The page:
‘Niagara’ was raised in Holland by Herman Geers, who has also raised some excellent weigelas. He crossed an unnamed plant of E. racemosa with ‘The Bride’ in 1994 and selected this seedling in 1997. As ‘The Bride’ itself has E. racemosa as one of its parents, ‘Niagara’ has a big dose of E. racemosa in its parentage – but is still much more compact. And, good news for the nursery, also easier to propagate. In North America it's known as Snow Day Surprise.

    Exochorda ‘Niagara’ is available at Hillier Garden Centres and from the Hillier website.

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  • New plants at the 2011 Hampton Court show

    Graham Rice on 07 Jul 2011 at 03:33 PM
    Pennisetum macrourum,Short Stuff,Hampton Court. Image © Knoll GardensThere are some interesting new (and not so new) plants at the Hampton Court Palace Flower Show this year and I've done two reports on them for the RHS Show coverage on the website.

    Firstly, I've done a five minute video on new and interesting plants at the show 9scroll down and hit the link), there's also a slightly different companion slide show report, and also a special slide show report on all the new roses including the Rose of The Year.

    One of the new introductions that I especially liked was Pennisetum macrourum 'Short Stuff (above, click to enlarge)'. At Knoll Gardens, Neil Lucas is developing new ornamental grasses especially suited to the British climate. Pennisetum macrourum 'Short Stuff' is his latest.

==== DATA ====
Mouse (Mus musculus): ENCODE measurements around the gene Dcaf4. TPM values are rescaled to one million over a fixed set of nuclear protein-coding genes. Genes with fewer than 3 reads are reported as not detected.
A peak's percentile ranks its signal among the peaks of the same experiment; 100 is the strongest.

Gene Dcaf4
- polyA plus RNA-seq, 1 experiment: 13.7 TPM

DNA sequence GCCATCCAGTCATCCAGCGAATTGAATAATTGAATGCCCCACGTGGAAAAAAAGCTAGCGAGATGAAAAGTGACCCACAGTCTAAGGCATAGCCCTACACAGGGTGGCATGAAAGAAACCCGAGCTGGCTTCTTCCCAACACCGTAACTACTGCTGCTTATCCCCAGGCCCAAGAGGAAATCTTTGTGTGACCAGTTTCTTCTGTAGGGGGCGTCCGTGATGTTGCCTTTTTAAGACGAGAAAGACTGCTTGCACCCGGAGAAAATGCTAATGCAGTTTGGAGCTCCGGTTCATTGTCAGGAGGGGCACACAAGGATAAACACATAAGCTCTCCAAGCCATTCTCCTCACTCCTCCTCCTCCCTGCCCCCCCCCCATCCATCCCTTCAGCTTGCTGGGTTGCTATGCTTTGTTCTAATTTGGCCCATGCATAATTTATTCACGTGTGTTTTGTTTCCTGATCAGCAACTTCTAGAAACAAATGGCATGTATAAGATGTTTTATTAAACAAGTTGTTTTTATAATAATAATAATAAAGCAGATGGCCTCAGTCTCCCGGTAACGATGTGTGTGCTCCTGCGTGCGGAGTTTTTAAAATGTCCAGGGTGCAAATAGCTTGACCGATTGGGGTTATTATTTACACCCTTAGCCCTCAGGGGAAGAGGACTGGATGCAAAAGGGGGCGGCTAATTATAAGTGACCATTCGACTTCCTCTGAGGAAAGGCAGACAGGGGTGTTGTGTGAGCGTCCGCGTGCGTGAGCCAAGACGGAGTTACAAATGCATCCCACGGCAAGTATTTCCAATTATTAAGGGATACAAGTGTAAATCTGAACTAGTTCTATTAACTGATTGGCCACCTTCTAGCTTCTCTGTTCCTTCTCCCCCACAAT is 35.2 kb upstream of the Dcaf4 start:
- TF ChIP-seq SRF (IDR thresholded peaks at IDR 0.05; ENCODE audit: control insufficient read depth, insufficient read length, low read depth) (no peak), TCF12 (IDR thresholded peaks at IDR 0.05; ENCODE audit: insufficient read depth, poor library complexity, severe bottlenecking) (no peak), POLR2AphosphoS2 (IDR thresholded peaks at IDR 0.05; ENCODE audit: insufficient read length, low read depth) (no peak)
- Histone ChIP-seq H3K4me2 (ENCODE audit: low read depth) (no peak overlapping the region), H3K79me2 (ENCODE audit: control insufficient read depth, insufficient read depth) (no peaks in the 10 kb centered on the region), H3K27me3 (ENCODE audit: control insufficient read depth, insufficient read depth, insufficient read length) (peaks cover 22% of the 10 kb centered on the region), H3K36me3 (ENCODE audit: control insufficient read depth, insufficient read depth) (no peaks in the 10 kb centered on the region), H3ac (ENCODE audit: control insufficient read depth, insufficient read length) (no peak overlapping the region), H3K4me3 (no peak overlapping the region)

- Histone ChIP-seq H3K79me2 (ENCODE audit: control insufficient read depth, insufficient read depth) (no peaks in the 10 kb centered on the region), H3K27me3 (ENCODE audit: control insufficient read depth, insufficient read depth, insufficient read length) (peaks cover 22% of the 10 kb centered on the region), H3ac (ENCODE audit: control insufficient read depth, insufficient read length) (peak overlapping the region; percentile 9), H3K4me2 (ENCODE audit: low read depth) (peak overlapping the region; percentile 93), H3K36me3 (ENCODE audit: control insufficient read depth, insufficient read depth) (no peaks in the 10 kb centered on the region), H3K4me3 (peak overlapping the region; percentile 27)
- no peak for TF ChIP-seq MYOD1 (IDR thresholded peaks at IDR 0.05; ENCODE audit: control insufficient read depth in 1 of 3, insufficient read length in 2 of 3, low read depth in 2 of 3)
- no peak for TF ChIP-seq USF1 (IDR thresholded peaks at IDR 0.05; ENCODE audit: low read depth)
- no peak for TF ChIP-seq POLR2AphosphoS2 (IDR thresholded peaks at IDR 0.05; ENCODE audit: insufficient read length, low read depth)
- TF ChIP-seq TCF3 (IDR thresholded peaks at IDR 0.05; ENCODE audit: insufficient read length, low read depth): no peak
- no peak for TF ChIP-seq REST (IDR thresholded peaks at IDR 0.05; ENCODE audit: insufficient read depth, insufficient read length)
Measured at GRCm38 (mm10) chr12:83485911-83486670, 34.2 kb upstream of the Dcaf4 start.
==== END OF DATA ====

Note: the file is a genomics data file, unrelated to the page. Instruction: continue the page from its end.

The wild species, from the mountains of South Africa, is lovely grass but tends to be too tall and flower too late in the year in our rather different British climate. 'Short Stuff' is starting to flower now, in early July, and will continue flowering through the summer. As the name implies it's also shorter, reaching only about 90cm/3ft high with its upright, blue-tinted leaves are topped with slender green tipped spikes in rusty pink.

    'Short Stuff' enjoys a well drained soil in full sun, or it can be grown in a container. At the Show it looked especially good as a specimen plant in a square, rusty brown steel pot.

    Pennisetum macrourum 'Short Stuff' is available from Knoll Gardens either at the Show or by mail order.